Dow Ends 11-Year Bull Market as Coronavirus Defies Economic Remedies – The New York Times

“I don’t think it’s something that conventional fiscal and monetary policy can solve,” said Lewis Alexander, chief U.S. economist at Nomura Securities in New York. “It’s not like if you just write a big enough check everything will be fine.”

The decline in March could be a preview of larger confidence losses to come. The poll was conducted last week and completed on Sunday, before stock markets dropped 8 percent on Monday in a single day of virus-driven losses.

Adding to the challenge, the people most at risk of losing their jobs or hours are mostly service workers: hotel housekeepers, airport vendors, waiters and waitresses. Those workers are less likely than white-collar workers to have paid sick leave, and they are less likely to have the financial resources to weather a period of reduced income. That could worsen the impact on consumer spending, said Michelle Meyer, chief U.S. economist for Bank of America Merrill Lynch.

The experience in other countries offers lessons for the United States. China appears to have been able to get its outbreak under control, but only through shutting down vast regions of the country. South Korea has won plaudits for its decisive response, but that too required huge disruptions to daily life and commerce. In Italy, the outbreak spiraled out of control until the country was forced to impose broad restrictions on movement.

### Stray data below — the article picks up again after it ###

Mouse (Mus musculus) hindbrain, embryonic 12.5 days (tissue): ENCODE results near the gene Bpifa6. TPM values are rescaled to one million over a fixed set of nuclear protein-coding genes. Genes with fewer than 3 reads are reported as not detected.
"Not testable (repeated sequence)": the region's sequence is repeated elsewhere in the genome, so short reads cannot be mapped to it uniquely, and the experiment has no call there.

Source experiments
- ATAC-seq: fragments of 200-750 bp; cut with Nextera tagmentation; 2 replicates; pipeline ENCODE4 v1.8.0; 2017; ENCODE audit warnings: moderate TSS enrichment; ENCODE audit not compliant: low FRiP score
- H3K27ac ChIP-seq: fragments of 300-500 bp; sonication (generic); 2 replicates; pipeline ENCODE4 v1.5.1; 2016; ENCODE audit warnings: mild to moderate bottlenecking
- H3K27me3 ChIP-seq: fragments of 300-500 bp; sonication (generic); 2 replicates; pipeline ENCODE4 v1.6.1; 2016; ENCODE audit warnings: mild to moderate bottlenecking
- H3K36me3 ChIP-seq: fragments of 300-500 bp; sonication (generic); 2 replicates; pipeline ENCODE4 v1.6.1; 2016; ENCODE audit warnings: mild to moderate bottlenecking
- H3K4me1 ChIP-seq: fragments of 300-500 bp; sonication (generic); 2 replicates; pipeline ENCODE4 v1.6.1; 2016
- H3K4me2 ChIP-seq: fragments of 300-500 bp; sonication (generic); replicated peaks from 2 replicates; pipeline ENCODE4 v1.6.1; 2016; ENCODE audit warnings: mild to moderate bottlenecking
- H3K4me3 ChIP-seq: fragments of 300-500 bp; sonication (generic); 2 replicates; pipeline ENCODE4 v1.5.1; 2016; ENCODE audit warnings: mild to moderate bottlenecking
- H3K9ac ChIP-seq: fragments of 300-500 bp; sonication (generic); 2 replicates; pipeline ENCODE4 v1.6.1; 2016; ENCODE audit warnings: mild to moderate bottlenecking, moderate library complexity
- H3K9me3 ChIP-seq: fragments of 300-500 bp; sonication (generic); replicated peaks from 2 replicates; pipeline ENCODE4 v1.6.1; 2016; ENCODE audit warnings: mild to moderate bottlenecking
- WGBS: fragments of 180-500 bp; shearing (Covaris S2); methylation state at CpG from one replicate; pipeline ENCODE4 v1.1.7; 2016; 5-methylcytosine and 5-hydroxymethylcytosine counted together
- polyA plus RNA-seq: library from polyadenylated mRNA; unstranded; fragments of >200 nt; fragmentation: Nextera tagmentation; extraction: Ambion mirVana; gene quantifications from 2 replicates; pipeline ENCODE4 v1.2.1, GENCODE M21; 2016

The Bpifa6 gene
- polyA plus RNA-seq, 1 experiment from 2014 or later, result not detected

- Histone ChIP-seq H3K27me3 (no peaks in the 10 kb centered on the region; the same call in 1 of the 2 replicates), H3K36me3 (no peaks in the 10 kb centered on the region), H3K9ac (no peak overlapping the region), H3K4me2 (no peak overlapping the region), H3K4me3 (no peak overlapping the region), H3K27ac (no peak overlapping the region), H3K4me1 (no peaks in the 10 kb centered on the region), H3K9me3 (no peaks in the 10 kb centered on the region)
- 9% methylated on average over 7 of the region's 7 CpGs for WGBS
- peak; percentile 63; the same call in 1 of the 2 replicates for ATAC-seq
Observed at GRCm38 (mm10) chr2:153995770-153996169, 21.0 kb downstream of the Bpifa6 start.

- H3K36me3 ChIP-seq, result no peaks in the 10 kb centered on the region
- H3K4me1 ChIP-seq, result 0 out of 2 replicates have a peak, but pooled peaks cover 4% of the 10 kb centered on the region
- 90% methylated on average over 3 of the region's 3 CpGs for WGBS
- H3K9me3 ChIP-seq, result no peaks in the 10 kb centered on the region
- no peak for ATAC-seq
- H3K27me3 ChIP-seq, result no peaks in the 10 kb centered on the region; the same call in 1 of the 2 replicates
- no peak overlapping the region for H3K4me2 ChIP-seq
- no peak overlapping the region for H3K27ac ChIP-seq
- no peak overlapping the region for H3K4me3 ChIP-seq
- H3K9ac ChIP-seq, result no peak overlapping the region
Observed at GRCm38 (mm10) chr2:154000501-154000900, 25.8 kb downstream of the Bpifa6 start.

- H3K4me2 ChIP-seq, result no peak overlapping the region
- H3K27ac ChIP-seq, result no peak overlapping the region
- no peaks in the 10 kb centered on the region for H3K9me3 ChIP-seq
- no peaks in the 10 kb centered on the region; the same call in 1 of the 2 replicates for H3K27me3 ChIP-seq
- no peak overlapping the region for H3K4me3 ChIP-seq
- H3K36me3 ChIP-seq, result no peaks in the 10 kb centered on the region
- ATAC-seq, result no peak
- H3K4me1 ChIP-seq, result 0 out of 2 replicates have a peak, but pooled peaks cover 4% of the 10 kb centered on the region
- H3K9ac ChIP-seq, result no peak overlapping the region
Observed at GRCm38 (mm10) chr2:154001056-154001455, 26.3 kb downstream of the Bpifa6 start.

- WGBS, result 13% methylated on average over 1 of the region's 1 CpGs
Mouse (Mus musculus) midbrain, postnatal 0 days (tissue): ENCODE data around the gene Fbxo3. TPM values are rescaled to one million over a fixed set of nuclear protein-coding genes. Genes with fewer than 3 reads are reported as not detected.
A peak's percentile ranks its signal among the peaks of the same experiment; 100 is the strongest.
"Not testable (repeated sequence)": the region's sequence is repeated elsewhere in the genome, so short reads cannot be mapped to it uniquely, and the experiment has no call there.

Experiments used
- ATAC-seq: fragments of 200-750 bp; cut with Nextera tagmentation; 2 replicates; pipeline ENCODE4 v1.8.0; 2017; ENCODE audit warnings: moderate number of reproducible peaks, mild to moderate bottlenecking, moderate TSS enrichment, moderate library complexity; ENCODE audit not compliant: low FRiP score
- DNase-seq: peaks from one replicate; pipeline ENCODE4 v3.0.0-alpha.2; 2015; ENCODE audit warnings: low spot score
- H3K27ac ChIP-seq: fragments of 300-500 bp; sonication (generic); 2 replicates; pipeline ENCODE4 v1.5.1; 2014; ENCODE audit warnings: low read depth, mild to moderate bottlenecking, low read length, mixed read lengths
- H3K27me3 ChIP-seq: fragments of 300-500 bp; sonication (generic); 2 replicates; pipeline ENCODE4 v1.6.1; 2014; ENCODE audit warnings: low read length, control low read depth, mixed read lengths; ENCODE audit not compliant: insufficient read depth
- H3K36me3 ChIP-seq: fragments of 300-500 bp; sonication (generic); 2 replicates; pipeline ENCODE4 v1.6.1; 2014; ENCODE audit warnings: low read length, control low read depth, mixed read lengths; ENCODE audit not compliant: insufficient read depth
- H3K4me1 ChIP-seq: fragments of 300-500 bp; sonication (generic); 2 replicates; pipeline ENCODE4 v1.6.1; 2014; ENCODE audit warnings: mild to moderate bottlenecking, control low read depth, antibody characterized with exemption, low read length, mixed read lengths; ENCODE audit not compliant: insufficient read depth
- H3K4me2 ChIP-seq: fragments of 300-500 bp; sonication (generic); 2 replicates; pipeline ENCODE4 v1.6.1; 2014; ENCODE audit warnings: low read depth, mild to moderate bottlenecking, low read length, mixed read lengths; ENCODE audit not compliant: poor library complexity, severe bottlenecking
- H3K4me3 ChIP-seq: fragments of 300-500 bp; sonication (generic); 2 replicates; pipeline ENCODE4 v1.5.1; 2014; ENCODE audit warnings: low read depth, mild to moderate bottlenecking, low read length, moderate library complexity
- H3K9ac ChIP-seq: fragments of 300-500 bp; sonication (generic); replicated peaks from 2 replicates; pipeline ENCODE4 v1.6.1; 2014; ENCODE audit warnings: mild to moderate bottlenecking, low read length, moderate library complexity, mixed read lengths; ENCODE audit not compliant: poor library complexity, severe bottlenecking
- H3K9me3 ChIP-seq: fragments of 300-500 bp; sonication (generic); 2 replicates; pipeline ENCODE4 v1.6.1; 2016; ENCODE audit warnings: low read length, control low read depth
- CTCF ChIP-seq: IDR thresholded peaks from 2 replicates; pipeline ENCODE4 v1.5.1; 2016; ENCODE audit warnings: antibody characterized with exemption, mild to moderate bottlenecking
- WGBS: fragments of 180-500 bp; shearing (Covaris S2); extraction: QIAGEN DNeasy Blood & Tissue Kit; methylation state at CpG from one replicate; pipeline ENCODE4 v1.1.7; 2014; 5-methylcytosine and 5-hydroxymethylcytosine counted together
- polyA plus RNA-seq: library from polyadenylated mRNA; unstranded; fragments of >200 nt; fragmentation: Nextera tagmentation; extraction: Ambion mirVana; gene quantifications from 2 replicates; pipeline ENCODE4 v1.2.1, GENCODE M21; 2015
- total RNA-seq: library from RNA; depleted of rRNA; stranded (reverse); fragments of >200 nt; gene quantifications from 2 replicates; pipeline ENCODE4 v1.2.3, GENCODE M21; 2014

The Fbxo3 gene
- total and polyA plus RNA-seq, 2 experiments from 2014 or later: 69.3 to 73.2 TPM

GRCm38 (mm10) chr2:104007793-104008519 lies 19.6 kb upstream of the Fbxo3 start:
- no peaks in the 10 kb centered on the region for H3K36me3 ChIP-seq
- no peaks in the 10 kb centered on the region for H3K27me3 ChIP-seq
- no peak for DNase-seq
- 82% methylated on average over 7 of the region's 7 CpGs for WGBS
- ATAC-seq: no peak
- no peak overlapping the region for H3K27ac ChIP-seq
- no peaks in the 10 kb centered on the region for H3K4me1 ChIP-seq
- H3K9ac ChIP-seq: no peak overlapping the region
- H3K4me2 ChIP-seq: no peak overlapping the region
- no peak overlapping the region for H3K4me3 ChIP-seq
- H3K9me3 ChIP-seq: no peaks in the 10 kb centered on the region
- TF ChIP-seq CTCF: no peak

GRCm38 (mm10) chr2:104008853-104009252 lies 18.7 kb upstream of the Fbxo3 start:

“The virus is beatable, but the measures that are required to beat it are economy killers,” said Ian Shepherdson, chief economist for Pantheon Macroeconomics, a research firm.

The only way to kick-start the economy after such a vast disruption, Mr. Shepherdson said, was through a “blockbuster fiscal response.”

There is little evidence so far that such a response is coming. Mr. Trump is weighing a temporary elimination of the payroll tax, a measure with a big dollar figure — it could cost nearly $700 billion — but that would put only a trickle of extra cash into workers’ bank accounts. For people who lose their jobs as a result of the outbreak, a payroll tax cut wouldn’t help at all.

Democrats are preparing their own plan featuring paid sick leave for affected workers as well as breaks on federal student loans and mortgages, block grants to help communities, and assistance to help public transit systems stay in operation. Negotiations between the parties have hardly begun.

The United States, unlike Europe, was on fairly firm economic footing before the virus hit. Unemployment was near a five-decade low, consumer spending and the housing market were strong, and overall growth was slowing but still solid. That should give the economy some cushion against the virus.

But cracks were showing even before the crisis. The trade war hurt manufacturers and farmers, leaving the economy even more dependent on consumer spending. The Federal Reserve last year cut interest rates three times to try to keep the expansion on track.

“The economy was already on its back heels coming into this year,” Mr. Zandi said. “All it was going to take was a shove to put the economy on its back, and it just got a body blow.”

Matt Phillips and Jim Tankersley contributed reporting.

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